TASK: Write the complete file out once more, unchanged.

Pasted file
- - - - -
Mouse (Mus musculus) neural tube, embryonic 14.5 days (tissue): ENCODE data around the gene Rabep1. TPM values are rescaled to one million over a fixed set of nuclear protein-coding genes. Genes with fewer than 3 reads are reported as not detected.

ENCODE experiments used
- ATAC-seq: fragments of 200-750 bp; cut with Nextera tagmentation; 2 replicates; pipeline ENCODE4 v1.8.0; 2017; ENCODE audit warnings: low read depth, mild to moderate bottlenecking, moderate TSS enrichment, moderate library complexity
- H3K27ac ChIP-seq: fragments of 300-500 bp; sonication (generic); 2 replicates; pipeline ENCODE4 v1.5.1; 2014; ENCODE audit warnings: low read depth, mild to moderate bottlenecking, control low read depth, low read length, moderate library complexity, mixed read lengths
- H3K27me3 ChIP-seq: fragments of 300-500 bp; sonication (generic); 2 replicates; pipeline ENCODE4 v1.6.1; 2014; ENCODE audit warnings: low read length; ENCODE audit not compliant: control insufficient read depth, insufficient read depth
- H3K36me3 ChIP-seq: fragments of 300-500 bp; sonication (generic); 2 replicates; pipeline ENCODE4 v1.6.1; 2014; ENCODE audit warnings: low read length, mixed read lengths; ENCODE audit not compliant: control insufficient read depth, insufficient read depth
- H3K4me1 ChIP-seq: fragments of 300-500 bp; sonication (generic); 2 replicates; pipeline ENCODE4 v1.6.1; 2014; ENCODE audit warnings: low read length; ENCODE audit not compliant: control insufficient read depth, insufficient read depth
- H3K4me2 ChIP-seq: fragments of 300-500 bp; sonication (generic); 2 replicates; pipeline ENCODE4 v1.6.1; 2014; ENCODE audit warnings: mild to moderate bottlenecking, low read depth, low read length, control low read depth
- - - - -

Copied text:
Mouse (Mus musculus) neural tube, embryonic 14.5 days (tissue): ENCODE data around the gene Rabep1. TPM values are rescaled to one million over a fixed set of nuclear protein-coding genes. Genes with fewer than 3 reads are reported as not detected.

ENCODE experiments used
- ATAC-seq: fragments of 200-750 bp; cut with Nextera tagmentation; 2 replicates; pipeline ENCODE4 v1.8.0; 2017; ENCODE audit warnings: low read depth, mild to moderate bottlenecking, moderate TSS enrichment, moderate library complexity
- H3K27ac ChIP-seq: fragments of 300-500 bp; sonication (generic); 2 replicates; pipeline ENCODE4 v1.5.1; 2014; ENCODE audit warnings: low read depth, mild to moderate bottlenecking, control low read depth, low read length, moderate library complexity, mixed read lengths
- H3K27me3 ChIP-seq: fragments of 300-500 bp; sonication (generic); 2 replicates; pipeline ENCODE4 v1.6.1; 2014; ENCODE audit warnings: low read length; ENCODE audit not compliant: control insufficient read depth, insufficient read depth
- H3K36me3 ChIP-seq: fragments of 300-500 bp; sonication (generic); 2 replicates; pipeline ENCODE4 v1.6.1; 2014; ENCODE audit warnings: low read length, mixed read lengths; ENCODE audit not compliant: control insufficient read depth, insufficient read depth
- H3K4me1 ChIP-seq: fragments of 300-500 bp; sonication (generic); 2 replicates; pipeline ENCODE4 v1.6.1; 2014; ENCODE audit warnings: low read length; ENCODE audit not compliant: control insufficient read depth, insufficient read depth
- H3K4me2 ChIP-seq: fragments of 300-500 bp; sonication (generic); 2 replicates; pipeline ENCODE4 v1.6.1; 2014; ENCODE audit warnings: mild to moderate bottlenecking, low read depth, low read length, control low read depth